West Pac metal pirates strike again

The illegal scrappers of the Malaccan Straits and Sea of Java, in the search for cheap “low background steel,” have notoriously broken many of the venerated shipwrecks of the 1942 naval clashes of the area to include desecrating the graves of the Royal Navy’s E-class destroyers, HMS Electra and HMS Encounter, along with the heavy cruiser HMS Exeter (of Graf Spee fame). The Royal Netherlands Navy’s cruisers HNLMS De Ruyter, HNLMS Java, and HNLMS Kortenaer were likewise plundered, with some wrecks reportedly disappearing completely.

American and Japanese ships have similarly been vandalized.

Many of these ships have simply vanished from the seafloor, to include the human remains resting inside their compartments for 70 years.

“We often found the bones,” an Indonesian ship breaker told The Guardian in 2018. “We worked here all the time, so we didn’t pay attention to them, whether there was bones or no bones, it made no difference to us.”

“There were plenty of human skeletons inside that ship. They gathered them, put them in a sack, and buried them here. I think there were four sacks,” another man told the Guardian. “Like the ones used to carry rice.”

Closer to Singapore, Malaysian junkers have hit the wrecks of HMS Repulse, HMS Prince of Wales (of Bismarck fame), as well as HMS Tien Kwang and HMS Kuala.

Add to this list, according to Dutch media, are the lost submarines HNLMS O 16 and HNLMS K XVII, along with the 79 men they carried.

At the start of the war in the Pacific, the Netherlands had at least 15 submarines based at Surabaya in the Dutch East Indies (O-16, O-19, O-20, K-VII, K-VIII, K-IX, K-X, K-XI, K-XII, K-XIII, K-XIV, K-XV, K-XVI, K-XVII, and K-XVIII.) While they fought hard against the Japanese and got a lot of licks in, O-16, O-20, K-XVI, and K-XVII were all lost early in the conflict while K-VII was later sunk in harbor by Japanese bombs, and K-X, K-XIII, and K-XVIII was scuttled at Surabaya to prevent their capture.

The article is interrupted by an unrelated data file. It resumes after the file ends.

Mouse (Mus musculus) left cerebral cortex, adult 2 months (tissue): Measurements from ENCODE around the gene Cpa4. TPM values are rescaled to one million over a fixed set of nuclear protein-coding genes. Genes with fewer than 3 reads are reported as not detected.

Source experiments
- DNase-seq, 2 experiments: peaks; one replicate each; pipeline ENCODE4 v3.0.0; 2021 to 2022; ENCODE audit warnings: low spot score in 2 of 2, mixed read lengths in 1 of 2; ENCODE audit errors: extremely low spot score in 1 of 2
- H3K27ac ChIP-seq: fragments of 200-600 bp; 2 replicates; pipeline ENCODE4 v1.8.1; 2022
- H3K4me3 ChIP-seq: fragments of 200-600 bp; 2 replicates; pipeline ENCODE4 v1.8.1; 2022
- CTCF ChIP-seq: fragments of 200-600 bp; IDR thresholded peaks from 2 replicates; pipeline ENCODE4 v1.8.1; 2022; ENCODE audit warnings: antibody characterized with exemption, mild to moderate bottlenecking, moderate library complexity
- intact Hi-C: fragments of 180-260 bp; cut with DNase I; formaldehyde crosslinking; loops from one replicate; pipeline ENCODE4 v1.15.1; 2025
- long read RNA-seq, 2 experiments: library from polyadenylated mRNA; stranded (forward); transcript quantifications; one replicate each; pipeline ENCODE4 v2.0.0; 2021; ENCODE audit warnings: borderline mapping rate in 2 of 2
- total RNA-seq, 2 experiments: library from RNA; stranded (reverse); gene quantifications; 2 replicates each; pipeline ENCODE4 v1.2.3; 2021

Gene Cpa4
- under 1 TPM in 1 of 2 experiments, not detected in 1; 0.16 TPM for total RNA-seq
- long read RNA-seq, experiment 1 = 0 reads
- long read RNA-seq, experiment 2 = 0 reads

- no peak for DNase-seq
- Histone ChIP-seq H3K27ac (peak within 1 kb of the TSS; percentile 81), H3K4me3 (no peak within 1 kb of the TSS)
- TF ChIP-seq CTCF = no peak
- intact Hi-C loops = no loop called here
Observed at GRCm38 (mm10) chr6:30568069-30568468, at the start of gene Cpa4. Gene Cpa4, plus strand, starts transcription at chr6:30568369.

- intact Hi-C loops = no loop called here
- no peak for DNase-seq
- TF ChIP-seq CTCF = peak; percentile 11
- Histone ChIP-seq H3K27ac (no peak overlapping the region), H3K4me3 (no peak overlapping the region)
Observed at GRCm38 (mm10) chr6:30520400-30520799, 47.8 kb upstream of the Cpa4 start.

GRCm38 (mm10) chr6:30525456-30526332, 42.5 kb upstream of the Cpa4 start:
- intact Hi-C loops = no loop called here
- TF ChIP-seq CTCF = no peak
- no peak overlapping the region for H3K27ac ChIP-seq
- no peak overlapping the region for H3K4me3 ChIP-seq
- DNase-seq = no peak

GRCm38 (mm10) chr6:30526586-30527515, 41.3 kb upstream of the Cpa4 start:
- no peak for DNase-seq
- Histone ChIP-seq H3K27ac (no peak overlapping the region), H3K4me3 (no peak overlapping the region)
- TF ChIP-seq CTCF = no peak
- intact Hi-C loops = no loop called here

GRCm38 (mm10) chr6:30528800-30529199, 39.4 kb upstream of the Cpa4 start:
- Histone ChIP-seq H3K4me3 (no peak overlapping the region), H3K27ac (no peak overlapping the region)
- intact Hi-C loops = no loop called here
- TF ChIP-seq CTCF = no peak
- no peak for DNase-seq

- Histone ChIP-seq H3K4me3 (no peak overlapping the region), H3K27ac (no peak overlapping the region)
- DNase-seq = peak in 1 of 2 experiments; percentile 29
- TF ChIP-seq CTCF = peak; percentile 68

Many of these lost onderzeeboten are now gone in every sense of the word.

Dutch minelayer HNLMS Medusa and HMNLS K 17 in 1940-41 via Dutch Archives. (Mijnenlegger Hr. Ms. Medusa en de onderzeeboot Hr. Ms. K 17 c. 1940-1941)

Now more than ever, the expression “On a sailor’s grave, there are no roses blooming (Auf einem Seemannsgrab, da blühen keine Rosen)” remains valid.

One comment

Leave a Reply

Fill in your details below or click an icon to log in:

WordPress.com Logo

You are commenting using your WordPress.com account. Log Out /  Change )

Twitter picture

You are commenting using your Twitter account. Log Out /  Change )

Facebook photo

You are commenting using your Facebook account. Log Out /  Change )

Connecting to %s

This site uses Akismet to reduce spam. Learn how your comment data is processed.